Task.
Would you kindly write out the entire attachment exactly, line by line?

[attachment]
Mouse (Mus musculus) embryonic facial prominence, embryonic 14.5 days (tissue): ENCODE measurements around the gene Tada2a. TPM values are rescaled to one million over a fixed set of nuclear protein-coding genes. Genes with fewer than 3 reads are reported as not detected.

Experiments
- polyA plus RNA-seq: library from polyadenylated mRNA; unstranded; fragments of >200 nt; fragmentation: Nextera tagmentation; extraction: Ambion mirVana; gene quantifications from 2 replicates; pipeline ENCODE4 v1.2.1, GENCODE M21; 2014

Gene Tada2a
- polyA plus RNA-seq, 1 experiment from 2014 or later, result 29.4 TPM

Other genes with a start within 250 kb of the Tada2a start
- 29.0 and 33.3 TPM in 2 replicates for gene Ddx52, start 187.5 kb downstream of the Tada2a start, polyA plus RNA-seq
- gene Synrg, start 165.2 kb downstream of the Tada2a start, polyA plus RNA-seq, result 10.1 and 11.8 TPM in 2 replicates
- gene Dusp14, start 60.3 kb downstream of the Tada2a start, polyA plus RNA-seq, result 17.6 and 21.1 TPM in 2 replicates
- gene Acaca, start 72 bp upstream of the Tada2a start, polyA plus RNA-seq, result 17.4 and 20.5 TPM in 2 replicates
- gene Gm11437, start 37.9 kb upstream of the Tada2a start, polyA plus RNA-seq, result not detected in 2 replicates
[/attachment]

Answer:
Mouse (Mus musculus) embryonic facial prominence, embryonic 14.5 days (tissue): ENCODE measurements around the gene Tada2a. TPM values are rescaled to one million over a fixed set of nuclear protein-coding genes. Genes with fewer than 3 reads are reported as not detected.

Experiments
- polyA plus RNA-seq: library from polyadenylated mRNA; unstranded; fragments of >200 nt; fragmentation: Nextera tagmentation; extraction: Ambion mirVana; gene quantifications from 2 replicates; pipeline ENCODE4 v1.2.1, GENCODE M21; 2014

Gene Tada2a
- polyA plus RNA-seq, 1 experiment from 2014 or later, result 29.4 TPM

Other genes with a start within 250 kb of the Tada2a start
- 29.0 and 33.3 TPM in 2 replicates for gene Ddx52, start 187.5 kb downstream of the Tada2a start, polyA plus RNA-seq
- gene Synrg, start 165.2 kb downstream of the Tada2a start, polyA plus RNA-seq, result 10.1 and 11.8 TPM in 2 replicates
- gene Dusp14, start 60.3 kb downstream of the Tada2a start, polyA plus RNA-seq, result 17.6 and 21.1 TPM in 2 replicates
- gene Acaca, start 72 bp upstream of the Tada2a start, polyA plus RNA-seq, result 17.4 and 20.5 TPM in 2 replicates
- gene Gm11437, start 37.9 kb upstream of the Tada2a start, polyA plus RNA-seq, result not detected in 2 replicates